Technology and its use have over the years evolved into an almost inevitable tool in the work we do. We have witnessed maximum effectiveness and efficiency in accomplishing tasks in our daily work routines and schedules which has led to high reduction of production time and cost.

However, as promising as technology might be for human life and organisation’s wellbeing, there are some potential risks and vulnerabilities that civil society organisations need to be aware of and manage through the adoption of right preventive mechanisms and strategies.

Most funding of civil society organisations in Africa comes from donors. It is therefore important to maintain trust in the management of these grants. Indeed, trust that can be jeopardised if sensitive information is compromised, stolen or lost. This may affect donations, which in turn would hurt the cause supported, fundraising efforts and image of the organisation. There is a need to nurture donor relationship, including ensuring that all information is strongly protected and secure, to establish a level of trust and credibility for organisations.

To ensure that a high level of trust is maintained and continuity of operations go uninterrupted, civil society organisations must keep safe from cyber-attacks and breaches.

Below, there are some best practices civil society organisations can adopt to minimise cyber threats and prevent cyber-attacks:

1. Securing your hardware

With so much attention given to acquiring the newest and most sophisticated types of cyber security software, safeguarding the security of the organisation’s hardware is often overlooked. It is important to note that the loss or theft of devices is a real threat to an organisation.

Begin your cyber-attack prevention strategy with the basics, i.e., safeguard your devices from theft, protect all devices with a strong password, do not share your passwords with anyone and commit it to memory instead of writing it down in an easily accessible place. Below, there are some password management tips that are worth considering:

· Use stronger password conventions: Combination of alphabets, symbols, and letters.

· Avoid sharing passwords with anyone, especially in emails and other messaging applications.

· Avoid using the same password for more than one account.

· Enable multi-factor authentication (MFA) on all accounts and hardware.

· Avoid saving your password in your browser at all costs. In place of this you can use a password management tool to manage all your passwords. Some examples include: LastPass, KeePass, 1Password, etc.

2. Data encryption and backup

An effective cybercrime protection strategy must consist of two elements: preventing physical access to sensitive data and rendering that data useless if it falls into the wrong hands. In simple terms, encryption is the process of using an application to conceal data by converting into a code that makes it inaccessible to unauthorised users.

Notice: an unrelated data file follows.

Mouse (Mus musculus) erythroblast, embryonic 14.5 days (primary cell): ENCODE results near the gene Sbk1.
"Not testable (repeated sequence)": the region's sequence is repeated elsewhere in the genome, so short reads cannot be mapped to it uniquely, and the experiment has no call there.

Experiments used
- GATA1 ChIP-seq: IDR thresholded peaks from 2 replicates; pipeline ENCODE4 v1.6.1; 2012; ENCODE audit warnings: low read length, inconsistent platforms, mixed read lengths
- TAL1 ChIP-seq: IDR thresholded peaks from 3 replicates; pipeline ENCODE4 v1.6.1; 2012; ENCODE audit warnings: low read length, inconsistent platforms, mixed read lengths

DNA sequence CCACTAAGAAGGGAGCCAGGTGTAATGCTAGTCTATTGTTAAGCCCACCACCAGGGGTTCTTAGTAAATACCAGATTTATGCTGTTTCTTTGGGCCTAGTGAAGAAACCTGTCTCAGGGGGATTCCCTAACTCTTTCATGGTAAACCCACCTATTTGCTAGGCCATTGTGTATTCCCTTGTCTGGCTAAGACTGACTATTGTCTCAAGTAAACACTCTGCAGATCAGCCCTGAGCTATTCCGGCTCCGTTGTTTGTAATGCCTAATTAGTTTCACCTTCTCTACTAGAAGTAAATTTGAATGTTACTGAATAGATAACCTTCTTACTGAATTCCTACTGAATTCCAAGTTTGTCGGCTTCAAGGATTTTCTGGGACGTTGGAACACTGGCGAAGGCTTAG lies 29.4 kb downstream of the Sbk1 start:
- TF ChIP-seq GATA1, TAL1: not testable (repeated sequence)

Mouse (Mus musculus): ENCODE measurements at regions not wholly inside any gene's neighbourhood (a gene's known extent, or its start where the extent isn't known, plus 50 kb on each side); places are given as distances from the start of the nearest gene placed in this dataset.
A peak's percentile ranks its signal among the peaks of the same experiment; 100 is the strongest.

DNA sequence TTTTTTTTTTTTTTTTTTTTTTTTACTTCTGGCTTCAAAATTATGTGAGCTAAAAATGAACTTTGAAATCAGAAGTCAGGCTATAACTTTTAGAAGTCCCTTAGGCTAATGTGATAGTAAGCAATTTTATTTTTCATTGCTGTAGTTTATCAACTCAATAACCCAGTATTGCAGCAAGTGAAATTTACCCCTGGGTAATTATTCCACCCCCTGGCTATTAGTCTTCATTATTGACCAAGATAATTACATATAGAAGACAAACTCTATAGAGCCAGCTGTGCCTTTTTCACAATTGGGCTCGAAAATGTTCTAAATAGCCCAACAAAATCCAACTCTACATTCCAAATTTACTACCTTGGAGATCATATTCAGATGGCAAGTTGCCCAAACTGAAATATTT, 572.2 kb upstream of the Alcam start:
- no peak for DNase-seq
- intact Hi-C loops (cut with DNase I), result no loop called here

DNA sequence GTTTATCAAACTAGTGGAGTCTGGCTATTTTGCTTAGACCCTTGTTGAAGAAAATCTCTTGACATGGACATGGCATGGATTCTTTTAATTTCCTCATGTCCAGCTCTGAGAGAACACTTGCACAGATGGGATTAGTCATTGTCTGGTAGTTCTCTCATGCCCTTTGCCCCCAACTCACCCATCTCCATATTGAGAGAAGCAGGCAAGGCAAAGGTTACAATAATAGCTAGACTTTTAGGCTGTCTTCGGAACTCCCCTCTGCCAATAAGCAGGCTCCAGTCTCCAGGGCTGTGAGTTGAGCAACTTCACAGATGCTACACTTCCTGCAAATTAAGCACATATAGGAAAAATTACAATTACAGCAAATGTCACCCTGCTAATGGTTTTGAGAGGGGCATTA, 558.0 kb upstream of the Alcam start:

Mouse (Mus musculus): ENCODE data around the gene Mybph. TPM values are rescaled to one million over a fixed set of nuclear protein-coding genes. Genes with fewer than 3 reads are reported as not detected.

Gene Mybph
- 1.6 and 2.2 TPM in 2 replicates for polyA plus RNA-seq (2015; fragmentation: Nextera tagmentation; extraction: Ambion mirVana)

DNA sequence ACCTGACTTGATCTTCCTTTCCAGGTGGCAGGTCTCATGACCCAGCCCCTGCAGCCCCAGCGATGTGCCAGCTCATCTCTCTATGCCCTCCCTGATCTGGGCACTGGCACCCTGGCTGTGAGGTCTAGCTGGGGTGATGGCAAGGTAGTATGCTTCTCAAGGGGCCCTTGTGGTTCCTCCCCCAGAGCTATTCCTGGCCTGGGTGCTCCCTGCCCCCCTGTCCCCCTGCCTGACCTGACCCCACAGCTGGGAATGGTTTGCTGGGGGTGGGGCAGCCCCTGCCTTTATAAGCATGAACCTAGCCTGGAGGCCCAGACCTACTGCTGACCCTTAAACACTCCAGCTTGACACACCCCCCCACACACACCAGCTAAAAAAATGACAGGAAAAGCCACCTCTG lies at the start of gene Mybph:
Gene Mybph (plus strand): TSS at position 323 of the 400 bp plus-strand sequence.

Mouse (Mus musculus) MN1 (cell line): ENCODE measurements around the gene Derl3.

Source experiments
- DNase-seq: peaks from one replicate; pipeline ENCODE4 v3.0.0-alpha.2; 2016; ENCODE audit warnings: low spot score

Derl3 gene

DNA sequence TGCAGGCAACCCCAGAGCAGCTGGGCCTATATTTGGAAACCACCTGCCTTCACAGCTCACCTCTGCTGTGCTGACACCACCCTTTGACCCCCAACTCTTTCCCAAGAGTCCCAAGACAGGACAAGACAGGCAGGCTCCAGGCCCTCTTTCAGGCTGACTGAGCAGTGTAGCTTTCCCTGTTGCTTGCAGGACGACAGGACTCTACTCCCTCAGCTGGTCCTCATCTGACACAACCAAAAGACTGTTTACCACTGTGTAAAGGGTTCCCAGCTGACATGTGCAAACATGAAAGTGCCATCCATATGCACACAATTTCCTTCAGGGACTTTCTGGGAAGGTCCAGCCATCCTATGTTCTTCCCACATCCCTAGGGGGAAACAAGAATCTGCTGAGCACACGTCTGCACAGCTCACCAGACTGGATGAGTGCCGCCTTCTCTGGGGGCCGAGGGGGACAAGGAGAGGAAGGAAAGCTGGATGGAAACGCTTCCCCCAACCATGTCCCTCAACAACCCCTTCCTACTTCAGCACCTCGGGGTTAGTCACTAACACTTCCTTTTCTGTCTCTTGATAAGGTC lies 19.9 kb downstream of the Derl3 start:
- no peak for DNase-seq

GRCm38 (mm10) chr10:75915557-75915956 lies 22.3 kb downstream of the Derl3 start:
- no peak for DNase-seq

Be sure to encrypt all sensitive data, including customer information, employee information and all business data. Also, periodic backups to both cloud and local storages (pen drives, external hard drives, file servers, etc.) that are totally isolated from any network is highly encouraged.

Some file encryption applications organisations can consider using include the following: BitLocker for Windows and Encrypto for Mac.

3. Use robust anti-malware and firewall software

Certain types of malware can work quietly in the background and only be detected by an anti-virus programme when it is too late to save your files. Effective anti-malware tools can catch and isolate software viruses when they strike, preventing these viruses from entering your database and causing damage to your files.

4. Use virtual private network (VPN)

A virtual private network gives you online privacy and anonymity by creating a private network from a public internet connection. VPN masks your internet protocol (IP) address, so your online actions are virtually untraceable.

In a VPN, the computers at each end of the tunnel encrypt the data at one end and decrypt it at the other.

In conclusion, taking care of your organisation's digital security is a never-ending task. It requires a lot of effort and commitment to be able to stay safe and secure. Civil society organisations need to raise awareness and involve everyone in the process to build an effective response and improve their safety and credibility in the digital world.

If you're interested in taking care of your digital safety and security, you can now register for our free, online self-paced course!